Single stage. Launched 29 June 1959 at 21:03. Apogee 275 miles.

BK05, a re-entry experiment using a double cone eroding head, was designed for greater penetration at high speed into the atmosphere with the object of obtaining much greater heating, particularly in the nose cone which was made of doorstops. A complicated parachute recovery system was built into the head in an attempt to prevent damage to the nose cone on impact.

Overheating in the propulsion bay, as in BK03 (unfortunately not confirmed until after BK05) again caused premature engine cut-out resulting in a reduced re-entry velocity.

A hitherto unsuspected long decay time of thrust at engine shut-down resulted in collision of body and head at separation. The body telemetry continued to function to re-entry but head telemetry ceased just after head separation. The head aerial was probably broken by the impact with the body. The head was recovered and it was found that the parachute had torn out the inner core of the head and the base dome had been pulled off. Early deployment of the parachute would have resulted in excessive drag loads and it can only be assumed that this happened.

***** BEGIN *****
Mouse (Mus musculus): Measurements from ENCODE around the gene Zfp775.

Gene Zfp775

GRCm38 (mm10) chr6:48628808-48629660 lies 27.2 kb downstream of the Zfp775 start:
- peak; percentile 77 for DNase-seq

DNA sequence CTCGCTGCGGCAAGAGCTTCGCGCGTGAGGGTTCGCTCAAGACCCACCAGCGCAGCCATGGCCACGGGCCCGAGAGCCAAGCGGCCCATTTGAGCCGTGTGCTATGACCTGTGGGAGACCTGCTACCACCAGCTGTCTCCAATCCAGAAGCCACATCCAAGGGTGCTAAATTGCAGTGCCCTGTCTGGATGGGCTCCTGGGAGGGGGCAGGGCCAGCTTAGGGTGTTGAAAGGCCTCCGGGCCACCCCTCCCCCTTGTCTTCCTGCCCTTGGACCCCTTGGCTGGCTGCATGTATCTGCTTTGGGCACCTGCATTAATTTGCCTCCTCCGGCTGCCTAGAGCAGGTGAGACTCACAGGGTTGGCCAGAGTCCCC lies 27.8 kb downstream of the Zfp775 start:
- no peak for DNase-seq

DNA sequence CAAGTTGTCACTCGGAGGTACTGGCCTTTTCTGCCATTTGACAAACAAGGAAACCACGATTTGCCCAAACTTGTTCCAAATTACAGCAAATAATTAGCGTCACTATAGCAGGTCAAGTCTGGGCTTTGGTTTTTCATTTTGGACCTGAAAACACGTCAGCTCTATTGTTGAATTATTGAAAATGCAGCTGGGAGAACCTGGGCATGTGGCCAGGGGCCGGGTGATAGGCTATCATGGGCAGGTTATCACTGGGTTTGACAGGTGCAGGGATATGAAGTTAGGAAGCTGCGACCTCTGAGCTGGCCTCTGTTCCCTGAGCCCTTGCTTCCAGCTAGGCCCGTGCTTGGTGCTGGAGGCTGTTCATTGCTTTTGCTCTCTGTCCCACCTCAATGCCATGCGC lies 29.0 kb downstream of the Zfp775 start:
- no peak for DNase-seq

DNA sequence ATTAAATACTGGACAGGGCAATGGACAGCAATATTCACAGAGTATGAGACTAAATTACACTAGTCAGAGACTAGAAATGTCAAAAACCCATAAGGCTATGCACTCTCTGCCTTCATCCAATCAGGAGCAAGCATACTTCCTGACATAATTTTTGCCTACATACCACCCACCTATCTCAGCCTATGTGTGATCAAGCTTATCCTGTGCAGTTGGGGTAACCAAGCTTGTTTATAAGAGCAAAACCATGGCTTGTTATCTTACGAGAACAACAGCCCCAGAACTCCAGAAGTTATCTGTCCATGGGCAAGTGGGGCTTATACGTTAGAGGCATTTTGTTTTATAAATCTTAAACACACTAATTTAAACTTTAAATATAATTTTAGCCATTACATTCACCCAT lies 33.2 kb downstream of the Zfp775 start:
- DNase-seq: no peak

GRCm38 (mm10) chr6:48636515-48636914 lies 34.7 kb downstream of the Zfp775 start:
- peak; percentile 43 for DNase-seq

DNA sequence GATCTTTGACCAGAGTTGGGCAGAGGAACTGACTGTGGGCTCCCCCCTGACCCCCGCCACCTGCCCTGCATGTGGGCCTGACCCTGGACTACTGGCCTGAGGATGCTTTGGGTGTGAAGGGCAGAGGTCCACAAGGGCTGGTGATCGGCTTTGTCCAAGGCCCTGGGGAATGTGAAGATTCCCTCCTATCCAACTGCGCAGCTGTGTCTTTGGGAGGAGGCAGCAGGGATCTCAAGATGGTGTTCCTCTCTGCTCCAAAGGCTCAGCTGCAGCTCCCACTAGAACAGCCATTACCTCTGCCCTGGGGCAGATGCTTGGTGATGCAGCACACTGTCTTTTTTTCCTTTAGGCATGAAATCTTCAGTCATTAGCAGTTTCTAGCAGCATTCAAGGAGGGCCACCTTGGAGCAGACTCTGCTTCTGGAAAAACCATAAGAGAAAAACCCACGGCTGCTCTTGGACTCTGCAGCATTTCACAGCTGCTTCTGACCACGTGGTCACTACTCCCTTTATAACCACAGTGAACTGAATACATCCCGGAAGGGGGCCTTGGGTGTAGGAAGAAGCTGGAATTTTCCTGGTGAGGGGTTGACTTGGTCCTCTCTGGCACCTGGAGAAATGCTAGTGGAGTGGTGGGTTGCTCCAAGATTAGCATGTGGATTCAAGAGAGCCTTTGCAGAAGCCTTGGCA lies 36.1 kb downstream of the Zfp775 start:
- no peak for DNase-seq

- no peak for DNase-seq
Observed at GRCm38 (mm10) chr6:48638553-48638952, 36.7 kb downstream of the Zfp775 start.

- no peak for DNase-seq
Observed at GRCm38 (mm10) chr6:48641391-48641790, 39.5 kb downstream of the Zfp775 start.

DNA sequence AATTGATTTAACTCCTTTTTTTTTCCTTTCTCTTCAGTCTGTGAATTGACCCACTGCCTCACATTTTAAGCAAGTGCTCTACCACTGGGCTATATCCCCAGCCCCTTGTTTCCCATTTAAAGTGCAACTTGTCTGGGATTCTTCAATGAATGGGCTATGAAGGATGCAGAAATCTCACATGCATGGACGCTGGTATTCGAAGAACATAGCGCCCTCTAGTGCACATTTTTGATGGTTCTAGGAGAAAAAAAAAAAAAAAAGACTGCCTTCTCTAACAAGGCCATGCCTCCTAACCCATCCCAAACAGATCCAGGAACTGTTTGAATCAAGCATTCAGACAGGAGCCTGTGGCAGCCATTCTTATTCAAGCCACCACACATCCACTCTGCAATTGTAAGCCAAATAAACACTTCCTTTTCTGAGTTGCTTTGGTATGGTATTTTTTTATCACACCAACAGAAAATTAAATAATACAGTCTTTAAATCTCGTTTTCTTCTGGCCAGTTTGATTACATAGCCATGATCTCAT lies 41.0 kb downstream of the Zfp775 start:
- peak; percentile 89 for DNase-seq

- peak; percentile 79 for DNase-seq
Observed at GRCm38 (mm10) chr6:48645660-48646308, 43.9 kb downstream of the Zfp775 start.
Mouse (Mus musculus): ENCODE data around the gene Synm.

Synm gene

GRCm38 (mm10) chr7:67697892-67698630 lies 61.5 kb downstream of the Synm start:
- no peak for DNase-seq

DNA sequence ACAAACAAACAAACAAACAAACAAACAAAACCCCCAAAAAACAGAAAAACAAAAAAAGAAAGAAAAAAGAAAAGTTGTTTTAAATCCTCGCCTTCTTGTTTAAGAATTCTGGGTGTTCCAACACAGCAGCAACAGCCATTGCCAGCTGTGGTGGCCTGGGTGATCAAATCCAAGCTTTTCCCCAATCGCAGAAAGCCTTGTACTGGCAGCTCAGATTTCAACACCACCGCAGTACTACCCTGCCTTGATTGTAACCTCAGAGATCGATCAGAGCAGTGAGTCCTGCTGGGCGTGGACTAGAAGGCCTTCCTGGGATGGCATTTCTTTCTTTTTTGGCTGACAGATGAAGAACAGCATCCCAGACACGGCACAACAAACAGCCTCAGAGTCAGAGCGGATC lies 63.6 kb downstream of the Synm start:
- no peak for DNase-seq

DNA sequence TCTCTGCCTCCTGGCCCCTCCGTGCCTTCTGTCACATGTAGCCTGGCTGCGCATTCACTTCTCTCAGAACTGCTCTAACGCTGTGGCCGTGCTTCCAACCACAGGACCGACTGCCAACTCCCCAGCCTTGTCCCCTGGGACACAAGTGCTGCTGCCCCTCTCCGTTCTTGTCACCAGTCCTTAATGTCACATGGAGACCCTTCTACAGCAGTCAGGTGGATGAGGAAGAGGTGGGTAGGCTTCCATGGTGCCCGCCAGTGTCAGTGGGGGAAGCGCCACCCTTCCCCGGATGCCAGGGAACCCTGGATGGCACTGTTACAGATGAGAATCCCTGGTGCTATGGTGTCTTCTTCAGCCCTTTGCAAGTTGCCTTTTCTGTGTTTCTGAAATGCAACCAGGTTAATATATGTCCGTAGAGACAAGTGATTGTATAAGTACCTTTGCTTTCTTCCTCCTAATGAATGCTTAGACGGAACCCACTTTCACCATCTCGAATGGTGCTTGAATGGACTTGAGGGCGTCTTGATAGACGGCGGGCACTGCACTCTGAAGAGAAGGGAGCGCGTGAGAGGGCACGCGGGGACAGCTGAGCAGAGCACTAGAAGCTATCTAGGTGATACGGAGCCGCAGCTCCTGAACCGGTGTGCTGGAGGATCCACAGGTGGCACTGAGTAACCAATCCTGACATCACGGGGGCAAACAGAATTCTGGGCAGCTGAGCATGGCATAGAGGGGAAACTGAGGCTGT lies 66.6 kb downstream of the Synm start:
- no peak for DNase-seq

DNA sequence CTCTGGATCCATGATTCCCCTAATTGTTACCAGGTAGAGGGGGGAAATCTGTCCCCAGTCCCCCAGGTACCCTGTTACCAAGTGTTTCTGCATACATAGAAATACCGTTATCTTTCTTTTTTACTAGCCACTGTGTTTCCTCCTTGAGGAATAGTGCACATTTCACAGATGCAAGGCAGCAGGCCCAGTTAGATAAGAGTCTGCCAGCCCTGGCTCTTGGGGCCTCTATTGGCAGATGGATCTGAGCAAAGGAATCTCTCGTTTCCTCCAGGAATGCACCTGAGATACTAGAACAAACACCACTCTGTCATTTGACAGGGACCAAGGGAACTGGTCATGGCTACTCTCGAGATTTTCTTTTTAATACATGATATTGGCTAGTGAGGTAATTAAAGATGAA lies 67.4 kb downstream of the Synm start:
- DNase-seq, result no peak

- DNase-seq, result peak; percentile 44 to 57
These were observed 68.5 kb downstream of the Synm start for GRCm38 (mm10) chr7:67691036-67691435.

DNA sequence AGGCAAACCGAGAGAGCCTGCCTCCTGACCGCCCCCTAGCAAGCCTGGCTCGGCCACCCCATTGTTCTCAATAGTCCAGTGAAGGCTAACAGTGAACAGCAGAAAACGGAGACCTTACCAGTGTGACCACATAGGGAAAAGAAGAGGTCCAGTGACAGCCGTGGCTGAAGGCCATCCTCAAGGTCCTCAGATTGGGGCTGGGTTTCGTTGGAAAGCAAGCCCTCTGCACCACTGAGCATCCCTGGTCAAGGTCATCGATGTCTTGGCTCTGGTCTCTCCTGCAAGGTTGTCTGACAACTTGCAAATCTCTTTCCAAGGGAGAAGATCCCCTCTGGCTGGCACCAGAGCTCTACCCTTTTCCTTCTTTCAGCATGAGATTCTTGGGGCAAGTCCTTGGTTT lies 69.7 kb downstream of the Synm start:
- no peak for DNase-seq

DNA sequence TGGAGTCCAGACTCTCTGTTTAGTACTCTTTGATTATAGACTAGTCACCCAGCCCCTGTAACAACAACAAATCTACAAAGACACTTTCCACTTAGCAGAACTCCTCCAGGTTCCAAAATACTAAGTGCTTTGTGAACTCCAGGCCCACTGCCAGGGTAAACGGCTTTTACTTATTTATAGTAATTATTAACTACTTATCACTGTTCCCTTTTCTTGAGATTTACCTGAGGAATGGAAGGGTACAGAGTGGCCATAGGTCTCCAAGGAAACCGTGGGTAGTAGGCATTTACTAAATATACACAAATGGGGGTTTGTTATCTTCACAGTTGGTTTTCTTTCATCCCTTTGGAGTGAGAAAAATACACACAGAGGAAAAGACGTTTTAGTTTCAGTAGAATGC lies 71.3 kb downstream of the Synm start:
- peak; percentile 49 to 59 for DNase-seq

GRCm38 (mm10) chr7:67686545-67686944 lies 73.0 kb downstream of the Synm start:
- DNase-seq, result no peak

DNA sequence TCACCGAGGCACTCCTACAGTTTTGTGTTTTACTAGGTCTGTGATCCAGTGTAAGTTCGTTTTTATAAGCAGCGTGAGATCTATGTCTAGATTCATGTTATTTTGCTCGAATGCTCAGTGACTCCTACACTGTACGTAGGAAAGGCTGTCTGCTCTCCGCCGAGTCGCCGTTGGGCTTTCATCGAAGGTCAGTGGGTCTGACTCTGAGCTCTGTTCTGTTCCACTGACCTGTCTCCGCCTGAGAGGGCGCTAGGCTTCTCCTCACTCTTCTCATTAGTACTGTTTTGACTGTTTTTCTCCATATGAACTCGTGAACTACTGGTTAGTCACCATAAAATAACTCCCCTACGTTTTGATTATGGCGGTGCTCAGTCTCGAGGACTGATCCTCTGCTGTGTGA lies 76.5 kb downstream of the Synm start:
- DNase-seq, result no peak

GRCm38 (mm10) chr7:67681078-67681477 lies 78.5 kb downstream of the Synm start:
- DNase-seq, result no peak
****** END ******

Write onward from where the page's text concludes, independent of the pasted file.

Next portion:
Some supporting evidence is that the barometric switch used to deploy the parachute was found on recovery to operate at a pressure equivalent to 22,000 ft instead of the expected height of 10,000 ft. However, the trial was not a complete failure since recovery of the head yielded data on erosion, albeit at a lower re­entry speed than intended.

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